How To Choose The Best Router QoS

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This article is sponsored by NETGEAR.



Anyone with a Wi-Fi router knows the pain of too many devices competing for too little bandwidth. A typical home scenario might include Netflix streamed on the large living room HDTV, a few Skype, Facetime or other video chat sessions running on smartphones or tablets while a heated game of Team Fortress is played with a live audio link to other team members. In most households, this scene is likely to have at least one person yelling for someone else to get off the internet! The challenge is then deciding how to diagnose and fix the problem.

To address this problem, most routers today come with some form of Quality of Service (QoS), also known as bandwidth control, device / application priority or bandwidth shaping. No matter what it’s called, QoS’ job is to manage access to the router’s internet bandwidth, which often is smaller than needed to supply all devices with the bandwidth they require.

To complicate the challenge, user bandwidth requirements are constantly changing with the mix of active internet-based activities. Email, web browsing, social media applications, gaming and music and video streaming all have very different bandwidth demands. Multiply those demands by the combinations used by each person connected to the home router and the result is often unhappy users.

Most QoS approaches require assigning priority or allocating bandwidth to each device. But these assignments are static and don’t reflect real life where device and application mix frequently changes. Who wants to keep logging into the family router to change settings to keep everyone happy?

Dynamic QoS

Dynamic Quality of Service (QoS) is a unique feature on NETGEAR Nighthawk family routers. It dynamically allocates upstream and downstream bandwidth to traffic streams based on application and device type to ensure users get the bandwidth they need.

The feature is found on the Dynamic QoS page of R7500, R7800, R8000 and R8500 Nighthawk routers. You have the option of running a built-in speed test to determine your internet connection performance, or manually entering download and upload throughput.

NETGEAR Dynamic QoS controls

NETGEAR Dynamic QoS controls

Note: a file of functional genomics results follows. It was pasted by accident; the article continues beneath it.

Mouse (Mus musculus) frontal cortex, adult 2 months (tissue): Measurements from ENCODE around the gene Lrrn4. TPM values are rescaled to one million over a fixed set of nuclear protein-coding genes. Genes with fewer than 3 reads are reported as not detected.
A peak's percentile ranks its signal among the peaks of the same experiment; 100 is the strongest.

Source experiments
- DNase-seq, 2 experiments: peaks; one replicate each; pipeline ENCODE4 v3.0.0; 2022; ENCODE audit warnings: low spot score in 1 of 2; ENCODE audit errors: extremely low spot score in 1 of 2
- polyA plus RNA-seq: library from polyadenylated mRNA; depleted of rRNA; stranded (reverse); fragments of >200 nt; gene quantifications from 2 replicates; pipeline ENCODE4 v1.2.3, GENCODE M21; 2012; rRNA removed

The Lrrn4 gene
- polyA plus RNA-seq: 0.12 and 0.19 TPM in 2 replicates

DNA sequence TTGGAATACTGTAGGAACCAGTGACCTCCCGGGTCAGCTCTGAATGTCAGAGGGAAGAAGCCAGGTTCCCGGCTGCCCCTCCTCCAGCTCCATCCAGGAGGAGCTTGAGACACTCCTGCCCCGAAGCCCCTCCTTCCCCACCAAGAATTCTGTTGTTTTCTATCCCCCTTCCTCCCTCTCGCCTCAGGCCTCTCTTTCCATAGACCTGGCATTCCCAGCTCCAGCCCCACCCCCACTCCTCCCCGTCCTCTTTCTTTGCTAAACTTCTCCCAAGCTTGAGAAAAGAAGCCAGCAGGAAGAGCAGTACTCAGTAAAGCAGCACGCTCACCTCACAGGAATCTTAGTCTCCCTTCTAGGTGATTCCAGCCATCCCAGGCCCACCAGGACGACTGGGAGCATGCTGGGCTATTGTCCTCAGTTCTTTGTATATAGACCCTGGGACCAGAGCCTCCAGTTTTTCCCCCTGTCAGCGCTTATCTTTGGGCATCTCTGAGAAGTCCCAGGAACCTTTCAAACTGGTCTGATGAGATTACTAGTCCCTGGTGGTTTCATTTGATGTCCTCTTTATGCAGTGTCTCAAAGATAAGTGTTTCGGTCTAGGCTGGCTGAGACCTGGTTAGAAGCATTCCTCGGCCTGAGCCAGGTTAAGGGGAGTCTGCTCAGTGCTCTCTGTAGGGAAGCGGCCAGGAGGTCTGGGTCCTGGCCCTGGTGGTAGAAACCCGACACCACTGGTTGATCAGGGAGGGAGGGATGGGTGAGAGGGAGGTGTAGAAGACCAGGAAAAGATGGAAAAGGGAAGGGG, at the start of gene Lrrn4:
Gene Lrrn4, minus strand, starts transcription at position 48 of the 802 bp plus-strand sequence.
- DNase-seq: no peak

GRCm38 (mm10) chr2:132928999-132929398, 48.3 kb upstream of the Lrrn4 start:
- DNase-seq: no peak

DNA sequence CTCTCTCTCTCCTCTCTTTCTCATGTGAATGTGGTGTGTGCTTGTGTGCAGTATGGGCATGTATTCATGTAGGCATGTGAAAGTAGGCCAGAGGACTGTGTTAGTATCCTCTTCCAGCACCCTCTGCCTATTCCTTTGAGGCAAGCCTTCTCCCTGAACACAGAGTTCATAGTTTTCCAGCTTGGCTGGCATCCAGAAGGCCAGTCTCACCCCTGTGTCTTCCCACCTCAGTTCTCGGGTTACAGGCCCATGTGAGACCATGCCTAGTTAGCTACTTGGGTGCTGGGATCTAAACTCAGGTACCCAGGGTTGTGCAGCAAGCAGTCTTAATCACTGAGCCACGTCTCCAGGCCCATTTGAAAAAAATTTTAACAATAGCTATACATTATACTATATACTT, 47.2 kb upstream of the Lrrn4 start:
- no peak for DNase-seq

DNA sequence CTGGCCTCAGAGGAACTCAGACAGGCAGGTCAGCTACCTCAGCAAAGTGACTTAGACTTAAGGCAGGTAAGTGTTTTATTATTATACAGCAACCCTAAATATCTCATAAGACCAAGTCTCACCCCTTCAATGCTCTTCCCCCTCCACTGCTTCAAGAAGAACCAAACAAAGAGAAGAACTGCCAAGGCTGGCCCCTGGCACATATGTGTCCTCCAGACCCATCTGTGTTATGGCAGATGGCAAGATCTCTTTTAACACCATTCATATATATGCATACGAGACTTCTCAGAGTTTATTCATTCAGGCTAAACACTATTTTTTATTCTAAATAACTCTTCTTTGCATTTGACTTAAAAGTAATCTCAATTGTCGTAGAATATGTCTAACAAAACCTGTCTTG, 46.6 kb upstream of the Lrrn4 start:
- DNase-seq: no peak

Once enabled, Dynamic QoS can be monitored and controlled via the Attached Devices page. The view shows each device, its assigned priority, connection type, name, and download and upload speed.

NETGEAR Dynamic QoS devices view

NETGEAR Dynamic QoS devices view

Clicking on a device shows a breakdown of bandwidth use by application. This PC was simultaneously downloading a large file from a browser link and playing YouTube in another browser tab. The page with the download link was also playing a video ad.

NETGEAR Dynamic QoS device application view

NETGEAR Dynamic QoS device application view

Devices can be renamed and assigned different device type icons. Device priority can also be changed from the default High, to Highest, Medium or Low.

NETGEAR Dynamic QoS device edit

NETGEAR Dynamic QoS device edit

Plots of device and application bandwidth use are available in the iOS and Android Genie apps.

NETGEAR Dynamic QoS device edit

NETGEAR Dynamic QoS bandwidth use over time

A similar view is also available by right-clicking on the router icon in the Windows app Network Map and selecting Statistics.

NETGEAR Dynamic QoS statistics - Windows app

NETGEAR Dynamic QoS statistics – Windows app

Dynamic QoS recognizes hundreds of devices and applications and can tell the difference between adaptive streaming services like Netflix and buffered ones like YouTube. This database is automatically updated with new device and application behavior profiles or can be updated on demand.

NETGEAR Dynamic QoS device edit

NETGEAR Dynamic QoS Performance Optimization Database control

Dynamic QoS also recognizes communication services using low bandwidth but requiring low latency like Skype, FaceTime and VoIP telephone and online games and takes into account connection type (Ethernet or Wi-Fi).

These critical applications are automatically given higher priority when they’re active. But when they’re not, bandwidth is automatically given back to less time-critical things like photo uploads, web browsing and email.

Is It Working?

If you want to see how well your current router’s QoS solution works, here are some tips for checking it out.

Note! Many QoS solutions require knowing your internet connection’s actual up and download speeds. If you can enter these values manually, try entering abnormally low numbers. Limiting download throughput to around 3 Mbps and upload to around 300 Kbps will reduce the number of simultaneous devices you’ll have to use to stress your connection.

Ping / latency: Many online games have optional displays that show real-time ping stats. You can also try DSLreports’ Jitter/Ping Test.

Video streaming: Netflix’ Example Short 23.976 test clip displays resolution in real time. Because Netflix uses adaptive bit-rate streaming, it adjusts the resolution of the video depending on the bandwidth available to the Netflix application.
Run a few HD or 4K YouTube videos at the same time
and monitor the Example Short screen.

When testing, simply run each test with and without QoS enabled. Try a few different application and device mixes to really put your router to the test. Running a large download or Torrent session along with either of the above tests is also a good way to quickly load up your internet connection.

Check out this NETGEAR Knowledge Base article to learn how to configure Dynamic QoS on your NETGEAR Nighthawk X4, X4S, X6, or X8 routers.

And don’t forget to download the genie app for Windows, MacOS, iOS and Android mobile devices to explore all the features genie offers, including WiFi Analytics, Media streaming, traffic metering and more!

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